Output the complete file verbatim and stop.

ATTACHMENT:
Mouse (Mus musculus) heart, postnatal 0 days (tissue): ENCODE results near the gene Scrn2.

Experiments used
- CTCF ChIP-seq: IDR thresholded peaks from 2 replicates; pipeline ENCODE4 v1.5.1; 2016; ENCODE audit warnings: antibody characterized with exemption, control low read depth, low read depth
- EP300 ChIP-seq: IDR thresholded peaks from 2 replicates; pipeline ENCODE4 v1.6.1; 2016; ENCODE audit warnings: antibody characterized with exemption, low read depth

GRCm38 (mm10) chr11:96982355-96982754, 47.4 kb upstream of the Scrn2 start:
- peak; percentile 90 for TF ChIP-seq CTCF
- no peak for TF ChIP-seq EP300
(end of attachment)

Mouse (Mus musculus) heart, postnatal 0 days (tissue): ENCODE results near the gene Scrn2.

Experiments used
- CTCF ChIP-seq: IDR thresholded peaks from 2 replicates; pipeline ENCODE4 v1.5.1; 2016; ENCODE audit warnings: antibody characterized with exemption, control low read depth, low read depth
- EP300 ChIP-seq: IDR thresholded peaks from 2 replicates; pipeline ENCODE4 v1.6.1; 2016; ENCODE audit warnings: antibody characterized with exemption, low read depth

GRCm38 (mm10) chr11:96982355-96982754, 47.4 kb upstream of the Scrn2 start:
- peak; percentile 90 for TF ChIP-seq CTCF
- no peak for TF ChIP-seq EP300